The early Christian Church was a chaos of contending beliefs, according to Bart Ehrman, author of Lost Christianities: The Battles for Scripture and the Faiths We Never Knew. Ehrman says some groups of early Christians claimed there was more than one God. Some believed Jesus was human but not divine, while others said he was divine but not human. In his book, Ehrman looks at how these early forms of Christianity came to be suppressed, reformed, or forgotten. He spoke recently with Beliefnet about what Christianity might have become if a different strain had emerged victorious from first-century intellectual battles.

Your book discusses the hypothetical questions of what would have happened to Christianity, and by extension world history, if a different type of Christianity had survived. What are your best guesses about that?

It depends on which of the other sides had won. The Marcionites decided that everything Jewish had to be taken out of the New Testament and that the Jewish Bible was no longer going to considered part of the scriptures. They thought there were two different Gods--the God of the Jews and the God of Jesus. If they had won, then I guess we wouldn't have an Old Testament anymore and there would be no connection between Judaism and Christianity. My hunch is that if that had happened, anti-Semitism wouldn't have developed among Christians. What drove anti-Semitism was the competition between the Jewish understanding of scripture and the Christian understanding of scripture. But if there were no competition because they didn't have the same scripture, then we may well have never had any anti-Semitism.

Do you think the Marcionite version of Christianity would have become a dominant world religion the way Christianity is now? Or do you think that Judaism would have remained equal with that version of Christianity?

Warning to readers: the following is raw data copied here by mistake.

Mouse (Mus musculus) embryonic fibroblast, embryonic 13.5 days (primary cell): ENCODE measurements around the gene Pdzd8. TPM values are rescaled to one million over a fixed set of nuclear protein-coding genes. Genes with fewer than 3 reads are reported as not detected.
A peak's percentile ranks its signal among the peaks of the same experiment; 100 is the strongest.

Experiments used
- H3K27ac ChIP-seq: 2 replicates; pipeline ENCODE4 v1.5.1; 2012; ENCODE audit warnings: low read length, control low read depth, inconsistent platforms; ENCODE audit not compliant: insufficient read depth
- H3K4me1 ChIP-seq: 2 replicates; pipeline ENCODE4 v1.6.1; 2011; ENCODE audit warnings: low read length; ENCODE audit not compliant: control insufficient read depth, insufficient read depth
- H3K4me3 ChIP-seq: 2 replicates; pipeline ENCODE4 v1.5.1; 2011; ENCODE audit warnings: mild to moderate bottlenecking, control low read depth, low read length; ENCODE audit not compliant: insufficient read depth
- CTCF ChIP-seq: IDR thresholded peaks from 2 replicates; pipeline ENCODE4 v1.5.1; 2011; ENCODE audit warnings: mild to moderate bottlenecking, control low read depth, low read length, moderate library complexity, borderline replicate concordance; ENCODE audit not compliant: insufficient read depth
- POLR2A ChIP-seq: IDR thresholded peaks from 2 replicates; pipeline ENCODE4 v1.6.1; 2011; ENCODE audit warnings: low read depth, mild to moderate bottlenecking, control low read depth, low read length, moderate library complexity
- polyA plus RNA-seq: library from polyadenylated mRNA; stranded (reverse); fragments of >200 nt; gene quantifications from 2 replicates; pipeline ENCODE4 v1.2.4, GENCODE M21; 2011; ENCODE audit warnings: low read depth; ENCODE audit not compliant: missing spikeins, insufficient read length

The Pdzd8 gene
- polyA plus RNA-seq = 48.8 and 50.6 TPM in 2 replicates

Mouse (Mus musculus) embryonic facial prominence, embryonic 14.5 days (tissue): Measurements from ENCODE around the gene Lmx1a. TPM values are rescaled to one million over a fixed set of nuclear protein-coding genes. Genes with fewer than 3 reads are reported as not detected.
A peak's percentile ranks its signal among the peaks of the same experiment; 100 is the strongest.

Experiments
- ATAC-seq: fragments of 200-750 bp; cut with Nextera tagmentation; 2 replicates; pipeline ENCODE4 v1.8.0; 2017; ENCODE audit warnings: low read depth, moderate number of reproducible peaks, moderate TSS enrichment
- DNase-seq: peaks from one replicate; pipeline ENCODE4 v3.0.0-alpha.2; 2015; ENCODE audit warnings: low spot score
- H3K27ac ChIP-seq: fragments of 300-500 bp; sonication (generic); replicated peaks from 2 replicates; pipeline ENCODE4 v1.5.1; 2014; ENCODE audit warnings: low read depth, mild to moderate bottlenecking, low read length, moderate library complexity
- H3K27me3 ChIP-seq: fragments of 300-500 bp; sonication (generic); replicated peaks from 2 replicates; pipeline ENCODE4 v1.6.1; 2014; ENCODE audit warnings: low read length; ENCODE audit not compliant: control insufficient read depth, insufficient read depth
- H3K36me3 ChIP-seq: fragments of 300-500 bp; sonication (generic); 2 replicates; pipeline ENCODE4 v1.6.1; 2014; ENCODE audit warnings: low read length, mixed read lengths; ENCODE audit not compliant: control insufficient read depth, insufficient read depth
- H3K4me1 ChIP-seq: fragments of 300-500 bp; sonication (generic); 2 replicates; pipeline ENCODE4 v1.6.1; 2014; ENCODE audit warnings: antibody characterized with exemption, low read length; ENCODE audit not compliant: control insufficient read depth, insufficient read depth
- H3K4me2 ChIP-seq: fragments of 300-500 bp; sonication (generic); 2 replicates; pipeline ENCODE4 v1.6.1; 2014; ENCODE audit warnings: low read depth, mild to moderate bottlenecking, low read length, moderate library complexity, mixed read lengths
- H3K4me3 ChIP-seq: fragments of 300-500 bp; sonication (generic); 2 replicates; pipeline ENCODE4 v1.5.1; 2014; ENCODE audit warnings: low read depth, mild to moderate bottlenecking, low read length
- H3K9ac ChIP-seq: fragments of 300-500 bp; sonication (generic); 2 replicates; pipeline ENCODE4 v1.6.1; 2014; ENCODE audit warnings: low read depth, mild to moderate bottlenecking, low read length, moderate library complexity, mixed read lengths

It's a good question, because Marcionite Christianity was popular for the same reasons similar beliefs are popular today. Today people will talk about how there's a difference between the Old Testament God of wrath and the New Testament God of love. And people who make that distinction are far more drawn to the New Testament God of love. Well, that was a Marcionite distinction, because they really thought there were two different gods, and that was attractive to people. Jews throughout the ancient world, as a whole, really weren't persecuted, but most people thought the Jews were a little bit strange as a people. And so if this religion had nothing to do with Jews and Judaism, that may have been attractive to a wider range of people.

What would Christianity have looked like if the Ebionites had won?

We would have a different New Testament to begin with. The Ebionites were opponents of the Apostle Paul. They thought he was a heretic. A lot of the New Testament had to do with the Apostle Paul and his writings. Those would have been excluded from the get-go. They would have kept what is now our Gospel of Matthew but maybe not any of the other Gospels. And it would mean that Christians would have to be Jewish, which means uncircumcised men would have to get circumcised and people would be keeping kosher food laws and would be keeping the Sabbath, worshiping on Saturday, keeping Jewish festivals. So Christianity would have been more recognizably a sect of Judaism.

What do you think would have happened if the Gnostics had been the dominant?

It's a little hard to know with the Gnostics, because there were so many different kinds of Gnostics competing among themselves, as well as competing against the Christians who ended up winning out over the others. Gnosticism is a religion based on insider knowledge, and it's hard to know whether that can ever become a mass religion or not, since it presupposes that you've got a large group of people who don't understand, and only a few of the insiders who do understand. If Gnostics had become dominant, Christianity would have been quite different from what it is now.

Maybe more Buddhist?

That's how a lot of people look on Gnosticism--it seems more like an Eastern religion because its practitioners are interested in acquiring insight and enlightenment rather than salvation through the death of Jesus.

And then you have to wonder, if that's the case, whether Western Christianity would have come to dominate the world as it has.

Yes, exactly. Would Christianity have taken over the empire, for example, if that's the kind of Christianity it was? Or would it have remained a small group of people? I think the reason Christianity ended up taking over the empire was because the Roman Emperor himself converted---Constantine. And it's hard to imagine him converting to one of these other kinds of Christianity.